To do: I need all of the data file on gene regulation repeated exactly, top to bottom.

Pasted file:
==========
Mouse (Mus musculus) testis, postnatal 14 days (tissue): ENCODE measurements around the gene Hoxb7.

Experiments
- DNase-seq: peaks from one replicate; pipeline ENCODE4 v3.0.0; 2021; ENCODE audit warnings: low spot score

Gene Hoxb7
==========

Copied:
Mouse (Mus musculus) testis, postnatal 14 days (tissue): ENCODE measurements around the gene Hoxb7.

Experiments
- DNase-seq: peaks from one replicate; pipeline ENCODE4 v3.0.0; 2021; ENCODE audit warnings: low spot score

Gene Hoxb7